The amount of food wasted in the United States is absolutely insane.
I know we briefly went over the Food Recovery Hierarchy pyramid in one of our spring CEC meetings, but when researching issues related to food for the e-Sustainability Guide that we’re currently compiling, I ran across some astounding stats about the U.S. food system that I’d like to share with you.
One such fact came from a report released in August 2012 by the Natural Resources Defense Council, stating that 40% of the food Americans have available to them (from farm to table) goes uneaten! Can you believe that!?! Also, in a study published by the Department of Agriculture (DOA) about food loss in 2008 (the most recent year for which a full analysis has been done), it was stated that $165.6 billion in food was wasted that year by food retailers and consumers, and that $390 worth of food per person was wasted in the U.S. in 2008.
Don’t be fooled by the dollar signs; this is not just an economic issue, but one related to social justice and the environment as well. Poverty, hunger, methane, and soil fertility are all directly related to the food waste problem. For you economists out there, the “bottom-line” costs can speak for themselves.
Most of the uneaten food ends up rotting in landfills, and this is unnecessary for a number of reasons, including greenhouse gas production, unsettling food access, and diminishing land space in general. You may think, “We should all be composting!”, and although that is smart thinking and an important piece in the puzzle, it is actually the least preferable tactic (according to the EPA and DOA) to prevent such a high degree of food waste here in America.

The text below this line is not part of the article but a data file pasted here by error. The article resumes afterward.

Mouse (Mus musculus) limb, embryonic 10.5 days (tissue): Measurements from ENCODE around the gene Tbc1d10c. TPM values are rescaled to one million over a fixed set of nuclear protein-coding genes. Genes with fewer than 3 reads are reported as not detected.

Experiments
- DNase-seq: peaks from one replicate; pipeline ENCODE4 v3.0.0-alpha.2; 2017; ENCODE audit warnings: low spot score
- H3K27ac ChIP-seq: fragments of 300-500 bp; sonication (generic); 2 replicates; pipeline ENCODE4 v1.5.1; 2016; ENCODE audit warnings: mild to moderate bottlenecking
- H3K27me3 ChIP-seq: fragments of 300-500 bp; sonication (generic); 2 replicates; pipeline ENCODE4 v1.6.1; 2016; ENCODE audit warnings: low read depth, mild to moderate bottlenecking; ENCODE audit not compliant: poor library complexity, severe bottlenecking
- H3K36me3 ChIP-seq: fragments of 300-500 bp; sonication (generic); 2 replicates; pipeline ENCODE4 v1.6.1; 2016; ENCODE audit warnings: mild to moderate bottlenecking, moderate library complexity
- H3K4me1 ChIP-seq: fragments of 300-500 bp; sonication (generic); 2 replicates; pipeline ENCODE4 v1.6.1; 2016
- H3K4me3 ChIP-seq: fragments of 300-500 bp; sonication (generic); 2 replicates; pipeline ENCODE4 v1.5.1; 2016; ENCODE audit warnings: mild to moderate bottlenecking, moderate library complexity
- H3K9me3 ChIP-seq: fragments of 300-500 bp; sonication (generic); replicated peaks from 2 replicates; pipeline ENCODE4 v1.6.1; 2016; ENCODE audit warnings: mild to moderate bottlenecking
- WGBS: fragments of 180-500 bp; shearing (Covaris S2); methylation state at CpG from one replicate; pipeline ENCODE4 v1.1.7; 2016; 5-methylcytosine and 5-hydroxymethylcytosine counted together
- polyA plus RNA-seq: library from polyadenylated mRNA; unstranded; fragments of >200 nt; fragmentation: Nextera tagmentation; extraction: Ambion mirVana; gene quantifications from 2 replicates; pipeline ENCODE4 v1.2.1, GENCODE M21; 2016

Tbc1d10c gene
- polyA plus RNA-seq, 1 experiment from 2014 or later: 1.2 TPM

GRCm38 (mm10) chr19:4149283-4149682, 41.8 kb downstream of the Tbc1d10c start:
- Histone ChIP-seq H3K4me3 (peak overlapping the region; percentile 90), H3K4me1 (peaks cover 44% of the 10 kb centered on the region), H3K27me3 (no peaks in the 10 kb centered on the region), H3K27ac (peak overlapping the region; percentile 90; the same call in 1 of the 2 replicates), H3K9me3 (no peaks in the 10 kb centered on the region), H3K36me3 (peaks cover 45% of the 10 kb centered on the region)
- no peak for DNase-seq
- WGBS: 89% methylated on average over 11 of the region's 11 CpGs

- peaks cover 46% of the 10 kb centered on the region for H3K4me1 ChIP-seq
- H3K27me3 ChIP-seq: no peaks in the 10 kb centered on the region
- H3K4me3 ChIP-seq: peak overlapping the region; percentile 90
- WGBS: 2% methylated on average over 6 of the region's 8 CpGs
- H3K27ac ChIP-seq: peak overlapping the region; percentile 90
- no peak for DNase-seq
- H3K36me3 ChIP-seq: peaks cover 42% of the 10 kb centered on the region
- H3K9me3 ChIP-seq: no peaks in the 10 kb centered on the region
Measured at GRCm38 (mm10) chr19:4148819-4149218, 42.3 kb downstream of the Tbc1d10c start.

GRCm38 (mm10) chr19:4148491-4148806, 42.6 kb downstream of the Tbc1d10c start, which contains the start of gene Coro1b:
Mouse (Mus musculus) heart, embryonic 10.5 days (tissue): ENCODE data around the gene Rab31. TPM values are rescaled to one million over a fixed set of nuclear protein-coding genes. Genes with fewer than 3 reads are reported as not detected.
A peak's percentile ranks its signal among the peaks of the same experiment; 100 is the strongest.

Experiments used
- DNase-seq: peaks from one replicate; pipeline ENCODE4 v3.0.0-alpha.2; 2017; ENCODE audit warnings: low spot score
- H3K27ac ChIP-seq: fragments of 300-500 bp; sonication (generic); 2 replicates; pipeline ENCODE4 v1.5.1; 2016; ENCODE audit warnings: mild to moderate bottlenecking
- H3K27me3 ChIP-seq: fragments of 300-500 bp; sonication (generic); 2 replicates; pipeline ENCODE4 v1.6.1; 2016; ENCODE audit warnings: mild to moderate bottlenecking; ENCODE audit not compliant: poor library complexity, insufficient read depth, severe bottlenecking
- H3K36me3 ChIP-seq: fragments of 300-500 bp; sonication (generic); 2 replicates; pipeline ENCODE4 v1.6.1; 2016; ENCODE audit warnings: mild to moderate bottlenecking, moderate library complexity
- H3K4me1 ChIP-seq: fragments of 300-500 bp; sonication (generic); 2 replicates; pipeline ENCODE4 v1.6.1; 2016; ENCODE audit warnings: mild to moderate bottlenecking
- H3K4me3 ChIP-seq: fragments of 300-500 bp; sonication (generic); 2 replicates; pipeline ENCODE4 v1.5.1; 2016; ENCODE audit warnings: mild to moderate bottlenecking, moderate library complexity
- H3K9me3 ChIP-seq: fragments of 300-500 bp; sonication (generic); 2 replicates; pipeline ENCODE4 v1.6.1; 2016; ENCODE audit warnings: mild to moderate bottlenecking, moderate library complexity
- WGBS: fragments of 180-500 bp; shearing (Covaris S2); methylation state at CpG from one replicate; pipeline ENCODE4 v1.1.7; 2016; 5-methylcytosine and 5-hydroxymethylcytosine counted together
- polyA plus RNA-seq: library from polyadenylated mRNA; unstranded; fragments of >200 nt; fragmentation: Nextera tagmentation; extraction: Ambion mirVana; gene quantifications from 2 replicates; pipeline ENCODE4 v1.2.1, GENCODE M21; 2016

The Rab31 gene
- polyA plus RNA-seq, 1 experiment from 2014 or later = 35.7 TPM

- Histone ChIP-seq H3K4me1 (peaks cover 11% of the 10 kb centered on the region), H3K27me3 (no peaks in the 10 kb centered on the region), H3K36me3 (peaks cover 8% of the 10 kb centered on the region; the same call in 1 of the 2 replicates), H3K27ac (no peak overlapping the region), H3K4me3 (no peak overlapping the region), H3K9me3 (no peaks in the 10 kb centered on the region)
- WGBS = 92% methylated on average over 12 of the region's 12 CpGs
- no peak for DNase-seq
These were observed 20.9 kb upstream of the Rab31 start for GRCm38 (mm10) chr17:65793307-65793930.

I encourage you to get involved by following the actions laid out in the hierarchy and by showing your support for businesses and governments that seek to follow it, too. This could mean simply sharing articles related to the food waste problem through social media platforms and in conversations with friends, expressing your interest by writing your State representative and/or participating in City Hall discussions.
For information compiled by the Food Salvage and Surplus Working Group of the Austin/Travis County Sustainable Food Policy Board about Austin’s current efforts and future steps, visit http://www.scribd.com/doc/136712225/Food-Recovery-Efforts-Lay-of-the-Land-Recommendations-Next-Steps.